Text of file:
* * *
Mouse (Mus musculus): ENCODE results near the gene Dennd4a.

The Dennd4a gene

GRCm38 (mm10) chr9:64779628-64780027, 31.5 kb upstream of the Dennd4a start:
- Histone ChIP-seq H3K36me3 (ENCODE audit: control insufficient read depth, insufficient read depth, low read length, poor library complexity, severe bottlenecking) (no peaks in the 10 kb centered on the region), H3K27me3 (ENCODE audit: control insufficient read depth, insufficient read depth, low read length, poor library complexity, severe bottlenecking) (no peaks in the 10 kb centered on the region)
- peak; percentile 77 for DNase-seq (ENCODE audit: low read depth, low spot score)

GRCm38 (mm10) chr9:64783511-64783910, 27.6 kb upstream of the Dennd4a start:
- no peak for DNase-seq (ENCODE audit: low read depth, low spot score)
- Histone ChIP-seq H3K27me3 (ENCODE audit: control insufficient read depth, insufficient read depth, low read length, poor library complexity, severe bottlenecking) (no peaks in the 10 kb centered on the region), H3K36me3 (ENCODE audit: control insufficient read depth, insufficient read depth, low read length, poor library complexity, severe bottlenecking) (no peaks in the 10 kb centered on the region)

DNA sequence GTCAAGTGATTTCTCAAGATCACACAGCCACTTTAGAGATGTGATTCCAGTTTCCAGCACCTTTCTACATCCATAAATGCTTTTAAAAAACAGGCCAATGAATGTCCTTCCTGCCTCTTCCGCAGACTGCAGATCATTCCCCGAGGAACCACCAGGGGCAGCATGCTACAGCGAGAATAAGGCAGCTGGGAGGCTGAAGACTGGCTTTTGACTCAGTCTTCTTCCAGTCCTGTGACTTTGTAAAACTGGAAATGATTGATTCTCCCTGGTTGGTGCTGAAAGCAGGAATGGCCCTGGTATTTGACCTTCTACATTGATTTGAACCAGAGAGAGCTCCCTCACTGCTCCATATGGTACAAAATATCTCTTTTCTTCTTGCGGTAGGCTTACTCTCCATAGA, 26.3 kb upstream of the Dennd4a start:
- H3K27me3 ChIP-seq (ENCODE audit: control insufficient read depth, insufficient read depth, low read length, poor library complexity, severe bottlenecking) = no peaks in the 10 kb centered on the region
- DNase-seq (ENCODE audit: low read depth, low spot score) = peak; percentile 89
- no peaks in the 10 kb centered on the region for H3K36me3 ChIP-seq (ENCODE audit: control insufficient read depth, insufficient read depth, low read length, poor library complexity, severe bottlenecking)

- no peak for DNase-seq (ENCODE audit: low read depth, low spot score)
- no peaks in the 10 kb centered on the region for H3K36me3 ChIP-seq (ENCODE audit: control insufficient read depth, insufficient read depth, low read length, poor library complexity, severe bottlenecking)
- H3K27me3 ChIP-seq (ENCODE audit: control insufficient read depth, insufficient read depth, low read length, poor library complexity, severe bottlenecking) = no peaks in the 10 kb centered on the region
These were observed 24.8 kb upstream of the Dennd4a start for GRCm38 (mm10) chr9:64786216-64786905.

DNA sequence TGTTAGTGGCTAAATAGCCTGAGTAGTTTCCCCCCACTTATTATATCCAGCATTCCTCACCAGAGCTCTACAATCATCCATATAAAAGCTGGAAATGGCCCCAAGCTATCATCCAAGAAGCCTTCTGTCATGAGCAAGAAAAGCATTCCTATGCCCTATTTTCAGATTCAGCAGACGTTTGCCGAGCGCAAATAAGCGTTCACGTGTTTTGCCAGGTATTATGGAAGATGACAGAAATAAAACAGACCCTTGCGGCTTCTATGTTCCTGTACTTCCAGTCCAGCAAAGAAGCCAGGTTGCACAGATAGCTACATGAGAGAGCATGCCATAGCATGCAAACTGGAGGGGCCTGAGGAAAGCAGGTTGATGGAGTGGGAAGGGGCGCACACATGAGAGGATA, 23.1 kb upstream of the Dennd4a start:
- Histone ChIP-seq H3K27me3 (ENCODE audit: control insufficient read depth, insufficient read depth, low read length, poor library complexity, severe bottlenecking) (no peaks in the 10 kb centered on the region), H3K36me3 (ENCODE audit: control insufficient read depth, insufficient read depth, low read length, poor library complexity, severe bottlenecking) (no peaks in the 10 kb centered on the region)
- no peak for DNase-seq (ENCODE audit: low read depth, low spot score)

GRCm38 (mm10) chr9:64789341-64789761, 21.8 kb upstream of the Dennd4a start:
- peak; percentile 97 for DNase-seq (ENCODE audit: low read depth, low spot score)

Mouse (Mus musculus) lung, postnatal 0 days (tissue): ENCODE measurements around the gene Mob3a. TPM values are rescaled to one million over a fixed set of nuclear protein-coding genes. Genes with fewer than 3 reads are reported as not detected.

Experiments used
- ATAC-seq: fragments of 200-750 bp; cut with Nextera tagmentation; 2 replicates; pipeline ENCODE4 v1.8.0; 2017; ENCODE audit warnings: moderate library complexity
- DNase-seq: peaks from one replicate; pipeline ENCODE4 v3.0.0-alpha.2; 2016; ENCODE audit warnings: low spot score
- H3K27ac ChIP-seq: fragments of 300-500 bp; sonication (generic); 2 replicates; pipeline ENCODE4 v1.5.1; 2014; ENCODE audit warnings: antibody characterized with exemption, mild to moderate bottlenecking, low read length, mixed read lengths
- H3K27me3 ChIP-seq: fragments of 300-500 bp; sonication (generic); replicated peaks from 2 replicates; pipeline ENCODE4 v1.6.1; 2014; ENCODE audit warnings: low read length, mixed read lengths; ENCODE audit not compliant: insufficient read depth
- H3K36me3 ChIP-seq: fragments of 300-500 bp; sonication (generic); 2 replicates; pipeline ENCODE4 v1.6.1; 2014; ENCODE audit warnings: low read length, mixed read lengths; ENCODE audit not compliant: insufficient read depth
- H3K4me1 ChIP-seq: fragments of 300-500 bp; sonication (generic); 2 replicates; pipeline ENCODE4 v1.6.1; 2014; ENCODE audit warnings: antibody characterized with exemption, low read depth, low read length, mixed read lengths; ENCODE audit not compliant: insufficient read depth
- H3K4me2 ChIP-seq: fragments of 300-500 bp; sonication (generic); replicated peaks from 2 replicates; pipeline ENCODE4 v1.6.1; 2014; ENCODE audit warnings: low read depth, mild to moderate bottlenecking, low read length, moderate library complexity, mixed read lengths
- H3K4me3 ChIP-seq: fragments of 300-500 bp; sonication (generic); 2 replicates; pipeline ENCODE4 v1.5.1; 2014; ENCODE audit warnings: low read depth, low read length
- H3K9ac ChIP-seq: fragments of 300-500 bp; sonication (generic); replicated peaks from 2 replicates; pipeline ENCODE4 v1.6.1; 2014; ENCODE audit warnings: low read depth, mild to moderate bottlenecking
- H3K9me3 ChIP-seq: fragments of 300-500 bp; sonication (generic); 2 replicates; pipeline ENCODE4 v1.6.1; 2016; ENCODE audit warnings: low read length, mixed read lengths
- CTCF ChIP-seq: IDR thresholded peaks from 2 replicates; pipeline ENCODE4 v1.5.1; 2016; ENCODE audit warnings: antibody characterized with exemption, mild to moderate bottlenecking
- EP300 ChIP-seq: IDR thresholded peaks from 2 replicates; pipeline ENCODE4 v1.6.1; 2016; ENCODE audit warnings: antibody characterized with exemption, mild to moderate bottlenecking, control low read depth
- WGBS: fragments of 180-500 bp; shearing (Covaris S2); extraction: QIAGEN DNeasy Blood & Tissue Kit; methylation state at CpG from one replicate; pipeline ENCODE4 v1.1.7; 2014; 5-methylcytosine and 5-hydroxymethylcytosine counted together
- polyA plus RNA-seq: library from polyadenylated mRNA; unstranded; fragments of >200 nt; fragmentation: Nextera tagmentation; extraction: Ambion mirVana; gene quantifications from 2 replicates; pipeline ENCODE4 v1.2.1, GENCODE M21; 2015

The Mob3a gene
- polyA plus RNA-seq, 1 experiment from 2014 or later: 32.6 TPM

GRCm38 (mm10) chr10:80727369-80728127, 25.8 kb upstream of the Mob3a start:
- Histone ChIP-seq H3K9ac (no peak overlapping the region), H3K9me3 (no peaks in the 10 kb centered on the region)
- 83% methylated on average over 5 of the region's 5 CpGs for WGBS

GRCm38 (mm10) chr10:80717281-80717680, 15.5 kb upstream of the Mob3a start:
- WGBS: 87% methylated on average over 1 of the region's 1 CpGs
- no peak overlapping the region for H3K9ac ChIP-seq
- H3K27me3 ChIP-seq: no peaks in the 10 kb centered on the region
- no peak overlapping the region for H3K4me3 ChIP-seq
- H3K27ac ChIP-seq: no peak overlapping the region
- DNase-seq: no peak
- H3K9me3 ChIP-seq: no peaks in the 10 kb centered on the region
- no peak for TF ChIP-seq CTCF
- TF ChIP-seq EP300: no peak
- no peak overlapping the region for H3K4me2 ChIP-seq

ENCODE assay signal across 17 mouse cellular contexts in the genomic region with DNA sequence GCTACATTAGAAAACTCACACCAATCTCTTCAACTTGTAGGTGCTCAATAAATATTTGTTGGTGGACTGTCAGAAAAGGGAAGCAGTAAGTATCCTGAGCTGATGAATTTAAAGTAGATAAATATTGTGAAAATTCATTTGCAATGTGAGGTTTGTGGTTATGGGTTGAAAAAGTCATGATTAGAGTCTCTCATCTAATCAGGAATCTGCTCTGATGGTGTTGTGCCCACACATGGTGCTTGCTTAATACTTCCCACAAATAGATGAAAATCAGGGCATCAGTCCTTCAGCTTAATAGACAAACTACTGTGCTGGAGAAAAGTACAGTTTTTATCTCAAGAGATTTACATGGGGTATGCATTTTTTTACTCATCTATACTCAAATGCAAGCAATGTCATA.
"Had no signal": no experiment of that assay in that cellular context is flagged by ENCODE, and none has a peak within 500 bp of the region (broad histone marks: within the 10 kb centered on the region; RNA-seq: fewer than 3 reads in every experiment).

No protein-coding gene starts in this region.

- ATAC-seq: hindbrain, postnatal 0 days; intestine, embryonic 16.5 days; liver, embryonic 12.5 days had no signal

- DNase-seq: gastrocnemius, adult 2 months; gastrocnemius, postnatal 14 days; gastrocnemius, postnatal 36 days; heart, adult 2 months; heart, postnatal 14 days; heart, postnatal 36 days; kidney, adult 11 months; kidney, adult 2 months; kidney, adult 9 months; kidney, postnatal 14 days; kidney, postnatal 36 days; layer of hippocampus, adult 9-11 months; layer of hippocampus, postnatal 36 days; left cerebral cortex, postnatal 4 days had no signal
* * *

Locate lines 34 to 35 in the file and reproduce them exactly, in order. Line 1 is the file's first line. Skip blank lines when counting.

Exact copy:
- CTCF ChIP-seq: IDR thresholded peaks from 2 replicates; pipeline ENCODE4 v1.5.1; 2016; ENCODE audit warnings: antibody characterized with exemption, mild to moderate bottlenecking
- EP300 ChIP-seq: IDR thresholded peaks from 2 replicates; pipeline ENCODE4 v1.6.1; 2016; ENCODE audit warnings: antibody characterized with exemption, mild to moderate bottlenecking, control low read depth